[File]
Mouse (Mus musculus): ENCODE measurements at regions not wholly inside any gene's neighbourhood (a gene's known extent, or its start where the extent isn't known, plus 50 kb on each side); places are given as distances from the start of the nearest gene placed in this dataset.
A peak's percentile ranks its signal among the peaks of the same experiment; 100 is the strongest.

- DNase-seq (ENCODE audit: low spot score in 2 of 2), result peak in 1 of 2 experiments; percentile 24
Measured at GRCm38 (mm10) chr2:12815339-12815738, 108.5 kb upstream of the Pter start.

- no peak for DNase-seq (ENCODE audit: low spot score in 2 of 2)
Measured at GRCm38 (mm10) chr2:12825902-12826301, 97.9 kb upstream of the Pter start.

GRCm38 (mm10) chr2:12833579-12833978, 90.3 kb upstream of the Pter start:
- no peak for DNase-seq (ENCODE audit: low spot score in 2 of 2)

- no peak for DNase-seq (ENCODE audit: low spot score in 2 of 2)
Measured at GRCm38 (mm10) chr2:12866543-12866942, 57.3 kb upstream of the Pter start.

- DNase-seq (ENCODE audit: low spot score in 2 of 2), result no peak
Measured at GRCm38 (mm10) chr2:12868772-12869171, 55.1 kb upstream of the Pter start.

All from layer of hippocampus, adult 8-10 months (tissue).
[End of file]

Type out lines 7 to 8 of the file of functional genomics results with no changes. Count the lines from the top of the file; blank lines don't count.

GRCm38 (mm10) chr2:12833579-12833978, 90.3 kb upstream of the Pter start:
- no peak for DNase-seq (ENCODE audit: low spot score in 2 of 2)